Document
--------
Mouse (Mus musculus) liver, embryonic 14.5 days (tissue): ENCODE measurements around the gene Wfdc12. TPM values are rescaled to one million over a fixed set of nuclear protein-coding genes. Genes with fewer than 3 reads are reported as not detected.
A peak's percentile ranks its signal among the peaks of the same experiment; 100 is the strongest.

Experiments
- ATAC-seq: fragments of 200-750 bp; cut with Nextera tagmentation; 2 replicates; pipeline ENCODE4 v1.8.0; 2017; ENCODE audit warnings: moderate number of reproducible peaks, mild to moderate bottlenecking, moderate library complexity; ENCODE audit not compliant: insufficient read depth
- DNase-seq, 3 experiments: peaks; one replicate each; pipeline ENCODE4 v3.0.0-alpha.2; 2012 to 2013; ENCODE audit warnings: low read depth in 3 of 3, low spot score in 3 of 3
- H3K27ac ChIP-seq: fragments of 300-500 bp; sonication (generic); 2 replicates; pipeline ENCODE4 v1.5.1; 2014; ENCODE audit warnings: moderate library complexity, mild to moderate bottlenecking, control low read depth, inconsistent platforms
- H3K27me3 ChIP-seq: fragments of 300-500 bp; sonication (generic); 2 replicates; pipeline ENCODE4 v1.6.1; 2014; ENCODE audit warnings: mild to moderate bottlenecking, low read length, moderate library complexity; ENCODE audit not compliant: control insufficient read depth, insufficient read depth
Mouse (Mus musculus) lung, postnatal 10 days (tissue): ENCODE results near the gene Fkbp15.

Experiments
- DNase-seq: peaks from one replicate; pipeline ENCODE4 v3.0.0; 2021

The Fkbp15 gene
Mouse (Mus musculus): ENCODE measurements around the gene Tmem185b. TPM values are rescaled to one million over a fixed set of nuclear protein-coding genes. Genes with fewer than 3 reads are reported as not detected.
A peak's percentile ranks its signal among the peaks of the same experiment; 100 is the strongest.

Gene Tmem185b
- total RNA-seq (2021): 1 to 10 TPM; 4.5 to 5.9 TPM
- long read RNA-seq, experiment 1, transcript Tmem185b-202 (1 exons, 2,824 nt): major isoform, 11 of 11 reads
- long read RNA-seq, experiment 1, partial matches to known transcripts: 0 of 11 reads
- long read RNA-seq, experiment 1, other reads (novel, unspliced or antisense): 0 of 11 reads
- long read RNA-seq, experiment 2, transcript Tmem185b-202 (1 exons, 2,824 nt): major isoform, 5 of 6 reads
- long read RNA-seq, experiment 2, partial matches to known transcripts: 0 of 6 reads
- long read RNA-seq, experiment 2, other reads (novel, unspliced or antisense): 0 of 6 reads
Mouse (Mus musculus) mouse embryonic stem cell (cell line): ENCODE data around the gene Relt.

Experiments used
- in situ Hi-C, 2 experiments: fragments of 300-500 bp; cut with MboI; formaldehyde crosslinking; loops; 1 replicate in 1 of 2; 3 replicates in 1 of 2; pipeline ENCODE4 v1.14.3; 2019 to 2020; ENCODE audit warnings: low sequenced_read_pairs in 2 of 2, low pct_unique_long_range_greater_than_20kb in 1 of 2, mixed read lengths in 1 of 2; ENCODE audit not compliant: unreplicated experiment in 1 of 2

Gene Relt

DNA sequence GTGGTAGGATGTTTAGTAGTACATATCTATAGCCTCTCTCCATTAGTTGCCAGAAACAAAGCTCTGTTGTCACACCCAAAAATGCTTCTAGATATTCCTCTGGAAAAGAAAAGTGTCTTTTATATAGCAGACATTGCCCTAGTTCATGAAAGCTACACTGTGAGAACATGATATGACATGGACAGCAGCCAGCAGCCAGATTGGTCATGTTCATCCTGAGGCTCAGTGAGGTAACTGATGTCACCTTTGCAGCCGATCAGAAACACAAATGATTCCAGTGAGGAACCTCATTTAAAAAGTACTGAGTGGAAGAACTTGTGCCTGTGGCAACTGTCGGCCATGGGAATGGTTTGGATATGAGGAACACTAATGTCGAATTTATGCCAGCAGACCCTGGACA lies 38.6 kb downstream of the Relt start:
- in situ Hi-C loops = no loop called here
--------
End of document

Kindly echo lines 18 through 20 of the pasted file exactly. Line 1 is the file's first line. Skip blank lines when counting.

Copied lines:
- long read RNA-seq, experiment 1, other reads (novel, unspliced or antisense): 0 of 11 reads
- long read RNA-seq, experiment 2, transcript Tmem185b-202 (1 exons, 2,824 nt): major isoform, 5 of 6 reads
- long read RNA-seq, experiment 2, partial matches to known transcripts: 0 of 6 reads